Yes, Melanie, it still bugs me but now it only bugs me on days when I’m in a bad mood or there are other things going wrong, rather than all the time. You learn to blank it out. India is a fascinating and beautiful place. It’s sad that it has a terrible reputation for female travellers and you do need to take extra precautions which can be exhausting. But it’s hugely rewarding when you overcome the challenges and I am very fortunate to have experienced it to the extent I have. I have blogged generally about my travels in India and will blog soon about what it’s actually like to travel here as a female. Thanks for the inspiration.

  2. Hi there! Unfortunately I have to agree with every single word in this post except the first two paragraphs in regards to solo female travel – it is not scary at all, given that you go smart about it.

    I have started traveling solo since 2010 on and off, but I never quit my job just to travel haha.

    This February 2016 I did travel to India alone which was like 40th+ country that I visited and my experience matched the author’s experience almost completely. I mentioned the number of countries just to give you guys an idea that I was by no means a newbie at traveling solo.

    Being in India alone as a woman is definitely scary. I had several negative things happen to me there, which you can actually read in my post (it is too long to describe them here): http://globalstorybook.org/solo-female-travel-misadventures-india/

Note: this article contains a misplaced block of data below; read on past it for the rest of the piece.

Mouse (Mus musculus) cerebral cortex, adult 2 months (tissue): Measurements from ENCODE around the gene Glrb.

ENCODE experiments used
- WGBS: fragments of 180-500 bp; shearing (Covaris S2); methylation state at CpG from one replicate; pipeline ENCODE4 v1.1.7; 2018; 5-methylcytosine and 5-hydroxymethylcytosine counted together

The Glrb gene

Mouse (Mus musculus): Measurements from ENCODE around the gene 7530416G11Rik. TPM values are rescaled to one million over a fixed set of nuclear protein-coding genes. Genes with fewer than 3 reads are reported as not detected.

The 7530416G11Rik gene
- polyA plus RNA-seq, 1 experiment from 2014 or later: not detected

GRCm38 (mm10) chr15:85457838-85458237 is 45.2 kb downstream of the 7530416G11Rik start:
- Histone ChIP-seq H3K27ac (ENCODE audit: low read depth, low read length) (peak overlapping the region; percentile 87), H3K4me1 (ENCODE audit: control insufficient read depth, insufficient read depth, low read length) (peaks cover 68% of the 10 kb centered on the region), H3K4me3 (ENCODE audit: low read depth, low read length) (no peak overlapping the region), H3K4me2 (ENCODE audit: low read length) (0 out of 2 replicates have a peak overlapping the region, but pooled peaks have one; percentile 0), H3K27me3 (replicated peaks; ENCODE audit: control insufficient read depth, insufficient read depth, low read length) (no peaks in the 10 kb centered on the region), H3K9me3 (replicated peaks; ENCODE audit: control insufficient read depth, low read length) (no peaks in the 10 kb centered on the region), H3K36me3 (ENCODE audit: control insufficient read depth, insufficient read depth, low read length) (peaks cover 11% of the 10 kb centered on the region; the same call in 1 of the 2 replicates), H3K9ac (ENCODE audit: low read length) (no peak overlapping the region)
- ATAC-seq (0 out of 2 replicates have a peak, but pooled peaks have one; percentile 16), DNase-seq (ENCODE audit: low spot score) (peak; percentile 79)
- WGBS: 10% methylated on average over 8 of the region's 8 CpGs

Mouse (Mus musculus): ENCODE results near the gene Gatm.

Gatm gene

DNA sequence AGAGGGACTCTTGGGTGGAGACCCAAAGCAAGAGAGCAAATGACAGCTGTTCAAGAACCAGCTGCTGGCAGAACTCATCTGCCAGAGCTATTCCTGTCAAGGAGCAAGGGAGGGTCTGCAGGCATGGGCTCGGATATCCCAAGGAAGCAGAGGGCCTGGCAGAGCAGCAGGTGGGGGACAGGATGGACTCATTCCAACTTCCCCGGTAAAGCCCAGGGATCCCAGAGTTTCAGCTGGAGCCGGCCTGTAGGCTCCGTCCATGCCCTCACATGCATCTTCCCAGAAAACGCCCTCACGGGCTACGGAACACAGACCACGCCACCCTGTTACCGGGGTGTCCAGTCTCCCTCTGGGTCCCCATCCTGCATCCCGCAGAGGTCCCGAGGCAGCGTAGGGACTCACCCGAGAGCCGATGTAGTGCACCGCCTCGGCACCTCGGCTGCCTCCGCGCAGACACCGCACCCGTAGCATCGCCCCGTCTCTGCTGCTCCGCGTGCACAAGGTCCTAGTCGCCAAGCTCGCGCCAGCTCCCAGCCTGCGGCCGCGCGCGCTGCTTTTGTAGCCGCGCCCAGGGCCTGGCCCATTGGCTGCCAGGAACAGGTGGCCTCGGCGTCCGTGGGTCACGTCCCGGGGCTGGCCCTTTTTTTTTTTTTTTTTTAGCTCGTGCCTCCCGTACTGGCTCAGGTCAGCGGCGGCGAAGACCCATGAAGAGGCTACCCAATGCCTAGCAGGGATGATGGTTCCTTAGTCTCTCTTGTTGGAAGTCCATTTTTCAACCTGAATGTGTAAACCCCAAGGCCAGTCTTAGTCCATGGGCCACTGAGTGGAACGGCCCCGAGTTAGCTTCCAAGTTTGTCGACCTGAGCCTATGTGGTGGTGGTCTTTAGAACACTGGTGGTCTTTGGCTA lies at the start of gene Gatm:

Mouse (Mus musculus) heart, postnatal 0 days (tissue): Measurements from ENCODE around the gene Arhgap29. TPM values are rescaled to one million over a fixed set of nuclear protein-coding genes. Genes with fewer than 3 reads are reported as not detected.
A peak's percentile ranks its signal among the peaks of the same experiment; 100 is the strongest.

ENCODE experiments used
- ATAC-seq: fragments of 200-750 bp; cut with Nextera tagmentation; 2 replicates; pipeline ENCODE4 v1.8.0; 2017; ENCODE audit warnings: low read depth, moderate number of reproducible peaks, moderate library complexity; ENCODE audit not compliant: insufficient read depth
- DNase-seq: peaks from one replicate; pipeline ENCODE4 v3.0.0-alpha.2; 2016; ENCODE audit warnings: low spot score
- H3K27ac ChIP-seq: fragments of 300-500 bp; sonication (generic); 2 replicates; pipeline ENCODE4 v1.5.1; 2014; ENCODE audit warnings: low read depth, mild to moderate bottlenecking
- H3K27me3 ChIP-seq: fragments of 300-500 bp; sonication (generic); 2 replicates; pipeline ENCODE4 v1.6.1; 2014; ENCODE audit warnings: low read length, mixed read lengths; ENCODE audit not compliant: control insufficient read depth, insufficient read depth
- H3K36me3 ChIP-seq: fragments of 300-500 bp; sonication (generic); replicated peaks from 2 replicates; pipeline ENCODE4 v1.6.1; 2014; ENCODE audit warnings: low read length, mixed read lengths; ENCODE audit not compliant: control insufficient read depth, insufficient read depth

I think people (women) should travel to India at some point as it is a gorgeous country that has a lot to offer – just be safe – don’t go there alone. And if you are stubborn like me and decide to go it alone – at least go to the South of India as it is much safer (comparatively speaking…).

    Daria

    • That is really interesting that you had such a similar experience! I have heard many mixed reviews about peoples’ experiences in India and whether they would travel there solo as a female and to be honest, I haven’t come to my own conclusion, so it is always so interesting to hear about how others felt when they travelled there (whether it was with others or solo). Thanks so much for your comment and for sharing that information with us!!

  3. […] Stepping into the Slums of India can be daunting. If you want to talk about culture shock this is it and perhaps it is not somewhere I would venture as solo as I would elsewhere which Jen, from the Social Girl Traveler wrote about from a women’s perspective. […]

    • Oh yes! If you’re going to experience culture shock it would definitely be somewhere that is as confronting as the slums in India. However it is also important to have these sorts of experiences to become aware of your own privilege, to become educated and to see how other people around the world live. Thanks so much for your comment!